Yamaha Fascino – Road Test Review
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The Pros: Stylish retro looks, refined and responsive engine along with decent mileage , tyres provide sufficient grip and also good feedback from brakes.
The Cons: Less storage space, suspensions are stiff, low seat height gives problem to tall riders.
The Crux: Overall beautiful looking scooter, lack of some basic features. Best for those customers who choose style over function.
When I was in college, I loved riding around the city on a scooter, well to be honest, I still do. There’s something about riding a scooter that brings out the child like fun in riding a two wheeler. Well Yamaha have tried to rekindle not only the joy of riding a scooter, but have also gone with a retro look. Here is the Yamaha Fascino.
Design and features: The Yamaha Fascino is said to have been styled taking cues from fashion wear and accessories like high heel shoes, sunglasses, nail paint, a watch and a pendant all blended together to make a stylish scooter. Well it definitely looks stylish and somewhat retro too. Many would say it looks like a Vespa. But it’s not.
The Fascino is an eye catching scooter from every angle. The front headlight stands out by being shaped like a human eye and the chrome rear view mirrors add a certain amount of bling to the scooter. Further along, the smooth sweeping lines continue towards the rear which shaped like a woman’s high heeled shoe and ends with a rather unusual rear tail cluster which looks like a tongue sticking out at you. Now all these elements might sounds weird but they surprisingly work well when put together. The chrome highlights in the front, side and at the rear lends the scooter a premium and refreshing look.
On the features front though the Fascino doesn’t have a lot to offer compared to its competition. The very basic analogue instrument console looks a bit plane and could have had a few more features or maybe even styled a bit better. The switchgear is of decent quality and the plastics seem good but the inclusion of pilot lamps would have been nice. It does however get a storage pocket near the ignition switch where you can keep a small bottle of water and any other knick knacks. The floor board where you rest your feet slopes upwards to allow for women wearing high heel shoes to rest their feet comfortably. The 21L underseat storage space is not big enough to fit a full face helmet but an open face helmet will fit easily. A neat inclusion that we noticed was the use of the underseat plastic which has been moulded to accommodate a holder for a wrench and a screwdriver along with a section to keep your documents safely.
Performance: Yamaha has used the same 113cc, Blue Core engine from the Ray. It produces 7PS at 7,500rpm and 8.1Nm at 5,000rpm. The engine feels refined and responsive but the lacks that low end grunt. It’s a very easy going scooter but can reach 80km/h with ease. We were able to reach a top indicated speed of 95km/h. In our speed runs the scooter did drink a lot of petrol but when we actually tested it for fuel efficiency and rode calmly like regular people, we got a decent mileage of 45km/l.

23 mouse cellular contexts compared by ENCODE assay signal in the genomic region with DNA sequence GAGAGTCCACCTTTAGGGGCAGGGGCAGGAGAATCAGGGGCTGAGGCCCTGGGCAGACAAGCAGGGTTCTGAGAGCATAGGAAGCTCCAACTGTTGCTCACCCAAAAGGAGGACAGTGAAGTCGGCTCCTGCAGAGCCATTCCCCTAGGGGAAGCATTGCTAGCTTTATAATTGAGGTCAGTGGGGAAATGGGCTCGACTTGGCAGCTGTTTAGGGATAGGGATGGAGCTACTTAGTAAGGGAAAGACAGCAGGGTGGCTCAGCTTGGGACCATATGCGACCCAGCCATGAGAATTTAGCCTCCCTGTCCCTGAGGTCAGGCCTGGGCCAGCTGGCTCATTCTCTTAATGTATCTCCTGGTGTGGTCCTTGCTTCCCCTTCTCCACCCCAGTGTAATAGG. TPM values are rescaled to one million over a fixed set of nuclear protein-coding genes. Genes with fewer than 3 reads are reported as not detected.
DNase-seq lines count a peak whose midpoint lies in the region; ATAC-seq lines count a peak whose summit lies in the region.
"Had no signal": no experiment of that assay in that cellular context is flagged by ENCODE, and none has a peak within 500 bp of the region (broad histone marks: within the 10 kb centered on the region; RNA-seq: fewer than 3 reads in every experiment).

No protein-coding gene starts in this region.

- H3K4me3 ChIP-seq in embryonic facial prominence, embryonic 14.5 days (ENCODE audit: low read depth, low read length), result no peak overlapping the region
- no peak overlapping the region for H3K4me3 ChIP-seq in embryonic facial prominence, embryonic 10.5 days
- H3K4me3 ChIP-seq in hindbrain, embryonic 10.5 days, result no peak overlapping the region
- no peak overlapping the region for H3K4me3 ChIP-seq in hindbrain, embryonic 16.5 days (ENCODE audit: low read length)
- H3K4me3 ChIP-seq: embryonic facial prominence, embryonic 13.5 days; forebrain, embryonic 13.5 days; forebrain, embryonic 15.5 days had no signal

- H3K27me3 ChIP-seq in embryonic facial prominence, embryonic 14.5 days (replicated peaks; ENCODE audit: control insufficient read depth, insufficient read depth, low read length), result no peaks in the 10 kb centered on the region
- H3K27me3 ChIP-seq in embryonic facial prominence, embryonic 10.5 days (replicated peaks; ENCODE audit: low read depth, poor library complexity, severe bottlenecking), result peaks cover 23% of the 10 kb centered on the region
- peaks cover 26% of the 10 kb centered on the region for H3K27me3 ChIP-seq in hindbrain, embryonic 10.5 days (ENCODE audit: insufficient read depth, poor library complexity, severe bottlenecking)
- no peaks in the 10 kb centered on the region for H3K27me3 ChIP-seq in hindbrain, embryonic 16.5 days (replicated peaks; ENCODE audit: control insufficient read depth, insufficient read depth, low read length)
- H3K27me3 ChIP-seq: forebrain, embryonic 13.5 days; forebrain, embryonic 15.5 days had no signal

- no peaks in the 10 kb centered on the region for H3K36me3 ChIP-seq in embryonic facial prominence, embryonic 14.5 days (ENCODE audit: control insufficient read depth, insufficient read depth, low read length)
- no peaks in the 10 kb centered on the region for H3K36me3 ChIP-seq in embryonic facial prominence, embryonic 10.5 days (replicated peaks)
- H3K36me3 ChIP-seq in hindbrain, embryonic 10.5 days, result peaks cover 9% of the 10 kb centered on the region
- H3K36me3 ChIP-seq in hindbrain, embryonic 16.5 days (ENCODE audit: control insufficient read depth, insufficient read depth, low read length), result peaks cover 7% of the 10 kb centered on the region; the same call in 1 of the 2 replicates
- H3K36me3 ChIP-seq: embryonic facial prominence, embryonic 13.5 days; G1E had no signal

Ride and Handling: The Fascino is light weighing in at just 103kg. It’s extremely easy to manouver around in the city, which is what you want in scooter. It uses the same chassis as the Yamaha Ray and even though it’s lighter than the Ray by 1kg the Fascino felt stable at high speeds. Even while taking corners the scooter felt planted. The 10inch wheels with MRF Zapper tyres provide adequate grip on the road and the drum brakes at the front and rear provide good feedback and stopping power. The suspension however is very stiff. You can feel every bump and undulation on the road. The stiff suspension is good when you’re riding at high speeds but for a regular trip to the market or around the city it can be very painful.
The seat has been designed well and is very comfortable. Its 775mm low seat height makes it very easy for shorter people to ride while tall riders will have problems. Pillion comfort is good, as the rear section of the seat is wider and there are also full size foldable foot pegs for the pillion to rest there feet on.
Verdict: Overall, the Fascino is a beautiful looking scooter. It may lack a few features compared to its competition but then again it’s a choice of style over function. The Fascino is basically a stylised retro version of the Yamaha Ray. It’s priced at Rs. 65,000 (on-road Mumbai). It’s Rs. 6,000 more than the Ray and about Rs. 2,500 more than the Yamaha Alpha. It’s also a lot less than a Vespa. So if your pocket is a little light but you really want a retro styled scooter, then take a look at the Yamaha Fascino.